There is so much bad news spinning out of the financial markets these days that it might be hard to spare a few moments for carbon trading markets. But the dramatic freezing up of credit around the world may threaten to spill over into the nascent market for trading carbon emissions, with potential further consequences for the global climate. Or that is at least an idea that is beginning to emerge this week.
A commentator for Reuters argued that any initial expectations that money looking for a safe haven from the stock market in the carbon markets ought to be abandoned for now. The market’s lack of history and its complex framework are making investors balk, according to some of those interviewed.
“The market is uncorrelated with equities. That may make it a safe haven, but people are not rushing into it because the technical barrier is too high,” said Frederic Brodach, portfolio management director of Dexia Carbon Fund Managers.
“The carbon market is just as risky as the turmoil going on in equities. It’s new, people don’t fully understand it, and there’s a lot of political risk,” said Trevor Sikorski, carbon analyst at Barclays Capital.
The overall emissions-trading market, valued at $13 billion, allows large companies to invest in clean energy projects in exchange for offset credits they could either put toward emission targets or trade on the market.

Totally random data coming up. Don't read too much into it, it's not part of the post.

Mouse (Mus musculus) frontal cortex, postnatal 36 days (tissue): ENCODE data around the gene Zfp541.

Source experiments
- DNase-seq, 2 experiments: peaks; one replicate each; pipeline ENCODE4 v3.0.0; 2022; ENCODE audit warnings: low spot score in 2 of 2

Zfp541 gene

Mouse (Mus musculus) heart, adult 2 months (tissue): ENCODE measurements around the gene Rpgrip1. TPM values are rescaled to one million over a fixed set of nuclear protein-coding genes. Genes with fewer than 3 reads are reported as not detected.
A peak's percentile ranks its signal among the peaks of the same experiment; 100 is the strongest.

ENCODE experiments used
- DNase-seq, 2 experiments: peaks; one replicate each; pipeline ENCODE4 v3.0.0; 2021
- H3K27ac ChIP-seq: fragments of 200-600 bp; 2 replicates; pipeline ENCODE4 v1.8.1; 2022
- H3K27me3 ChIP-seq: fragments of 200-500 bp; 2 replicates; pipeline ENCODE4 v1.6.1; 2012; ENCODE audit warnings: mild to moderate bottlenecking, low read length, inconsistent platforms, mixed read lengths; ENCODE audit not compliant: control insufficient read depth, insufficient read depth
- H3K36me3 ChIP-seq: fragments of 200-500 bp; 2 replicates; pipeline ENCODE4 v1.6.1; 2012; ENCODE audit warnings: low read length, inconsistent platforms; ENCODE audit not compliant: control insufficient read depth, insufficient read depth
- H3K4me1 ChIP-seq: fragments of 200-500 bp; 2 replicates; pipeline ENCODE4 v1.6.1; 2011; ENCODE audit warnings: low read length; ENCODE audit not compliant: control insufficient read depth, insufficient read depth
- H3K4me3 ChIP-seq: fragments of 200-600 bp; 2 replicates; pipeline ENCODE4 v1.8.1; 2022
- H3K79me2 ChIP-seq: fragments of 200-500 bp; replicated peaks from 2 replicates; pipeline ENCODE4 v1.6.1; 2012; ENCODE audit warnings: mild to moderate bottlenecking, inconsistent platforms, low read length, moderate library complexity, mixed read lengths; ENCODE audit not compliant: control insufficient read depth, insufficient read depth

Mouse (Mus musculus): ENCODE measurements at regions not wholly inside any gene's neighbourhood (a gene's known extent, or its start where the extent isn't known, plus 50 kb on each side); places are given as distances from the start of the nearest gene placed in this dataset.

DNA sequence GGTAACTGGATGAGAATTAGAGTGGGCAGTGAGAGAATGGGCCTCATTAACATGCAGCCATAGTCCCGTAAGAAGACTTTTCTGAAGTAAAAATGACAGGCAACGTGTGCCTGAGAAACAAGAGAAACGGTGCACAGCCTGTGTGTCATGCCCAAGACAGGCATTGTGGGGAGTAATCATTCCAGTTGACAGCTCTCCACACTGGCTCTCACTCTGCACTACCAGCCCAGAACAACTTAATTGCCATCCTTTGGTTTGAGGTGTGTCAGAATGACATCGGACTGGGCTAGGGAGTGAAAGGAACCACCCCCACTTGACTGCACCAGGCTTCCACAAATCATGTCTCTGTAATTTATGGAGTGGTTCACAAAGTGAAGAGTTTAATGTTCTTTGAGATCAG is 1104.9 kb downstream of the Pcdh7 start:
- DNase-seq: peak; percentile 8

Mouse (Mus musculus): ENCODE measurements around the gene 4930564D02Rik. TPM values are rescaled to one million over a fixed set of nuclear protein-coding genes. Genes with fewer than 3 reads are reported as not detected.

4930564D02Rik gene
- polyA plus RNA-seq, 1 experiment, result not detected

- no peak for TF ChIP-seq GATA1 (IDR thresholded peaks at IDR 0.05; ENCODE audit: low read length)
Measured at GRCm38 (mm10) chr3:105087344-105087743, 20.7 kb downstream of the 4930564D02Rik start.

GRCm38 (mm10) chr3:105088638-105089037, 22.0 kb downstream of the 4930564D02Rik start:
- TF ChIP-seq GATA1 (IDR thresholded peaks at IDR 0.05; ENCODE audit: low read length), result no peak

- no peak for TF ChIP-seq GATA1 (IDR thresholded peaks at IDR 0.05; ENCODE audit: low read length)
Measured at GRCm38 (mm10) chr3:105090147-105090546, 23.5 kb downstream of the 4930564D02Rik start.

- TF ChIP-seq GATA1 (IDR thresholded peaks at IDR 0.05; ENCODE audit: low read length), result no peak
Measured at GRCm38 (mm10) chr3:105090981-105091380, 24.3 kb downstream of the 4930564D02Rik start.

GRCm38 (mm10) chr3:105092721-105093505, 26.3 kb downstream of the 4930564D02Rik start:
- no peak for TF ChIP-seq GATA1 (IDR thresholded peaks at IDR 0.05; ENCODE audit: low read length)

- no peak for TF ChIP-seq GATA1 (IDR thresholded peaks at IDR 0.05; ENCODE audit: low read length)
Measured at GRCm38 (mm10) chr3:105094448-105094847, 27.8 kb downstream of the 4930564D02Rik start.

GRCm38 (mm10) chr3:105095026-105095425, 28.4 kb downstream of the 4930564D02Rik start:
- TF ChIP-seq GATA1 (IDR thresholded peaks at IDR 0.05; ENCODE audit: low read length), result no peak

As Ken Silverstein of EnergyBiz Insider noted:
Burgeoning carbon markets are among the first trading segments to feel the financial disorder. Right after Lehman Brothers announced it was declaring bankruptcy and closed its carbon trading operations, the price of European carbon futures is reported to have fallen 4 percent….
While the dip is probably temporary, the goal is to get the price higher — all to create a threshold whereby companies have less incentive to release carbon emissions. Installing environmental controls, for example, might be cheaper than buying carbon credits.
A collapse of the emissions market like we’re seeing with equities seems unlikely. But the consensus seems to be that it will neither benefit from stock outflows and may even slow down at a time of important growth. That might in turn complicate efforts among large companies to curb their own emissions in the tough economic times that seem to lie ahead.